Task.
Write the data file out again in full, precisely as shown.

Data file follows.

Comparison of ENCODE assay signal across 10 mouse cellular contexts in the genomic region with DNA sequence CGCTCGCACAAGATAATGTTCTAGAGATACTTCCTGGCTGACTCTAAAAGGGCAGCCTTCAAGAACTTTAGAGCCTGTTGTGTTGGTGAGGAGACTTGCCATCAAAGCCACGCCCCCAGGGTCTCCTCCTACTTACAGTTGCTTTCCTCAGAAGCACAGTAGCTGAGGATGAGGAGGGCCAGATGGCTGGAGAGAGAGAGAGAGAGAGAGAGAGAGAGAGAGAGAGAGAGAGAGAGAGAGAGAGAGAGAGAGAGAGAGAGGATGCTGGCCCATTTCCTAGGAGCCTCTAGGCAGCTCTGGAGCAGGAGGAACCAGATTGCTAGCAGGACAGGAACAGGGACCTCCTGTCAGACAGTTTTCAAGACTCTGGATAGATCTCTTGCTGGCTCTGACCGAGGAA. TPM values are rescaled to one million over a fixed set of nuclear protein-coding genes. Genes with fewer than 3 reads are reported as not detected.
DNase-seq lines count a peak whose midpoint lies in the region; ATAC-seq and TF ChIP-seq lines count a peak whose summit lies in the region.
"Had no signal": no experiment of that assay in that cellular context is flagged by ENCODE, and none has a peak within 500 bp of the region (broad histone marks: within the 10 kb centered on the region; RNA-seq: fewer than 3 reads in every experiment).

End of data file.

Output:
Comparison of ENCODE assay signal across 10 mouse cellular contexts in the genomic region with DNA sequence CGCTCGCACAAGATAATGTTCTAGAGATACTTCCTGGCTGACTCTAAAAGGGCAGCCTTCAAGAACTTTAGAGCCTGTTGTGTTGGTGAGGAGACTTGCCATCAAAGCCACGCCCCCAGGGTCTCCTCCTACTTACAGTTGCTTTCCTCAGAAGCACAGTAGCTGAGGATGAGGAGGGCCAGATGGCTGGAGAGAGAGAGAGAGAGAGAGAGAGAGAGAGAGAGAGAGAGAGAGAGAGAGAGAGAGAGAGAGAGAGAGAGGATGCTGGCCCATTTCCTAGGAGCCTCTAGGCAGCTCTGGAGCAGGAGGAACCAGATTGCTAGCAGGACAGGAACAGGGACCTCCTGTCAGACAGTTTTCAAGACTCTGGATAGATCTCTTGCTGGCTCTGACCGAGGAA. TPM values are rescaled to one million over a fixed set of nuclear protein-coding genes. Genes with fewer than 3 reads are reported as not detected.
DNase-seq lines count a peak whose midpoint lies in the region; ATAC-seq and TF ChIP-seq lines count a peak whose summit lies in the region.
"Had no signal": no experiment of that assay in that cellular context is flagged by ENCODE, and none has a peak within 500 bp of the region (broad histone marks: within the 10 kb centered on the region; RNA-seq: fewer than 3 reads in every experiment).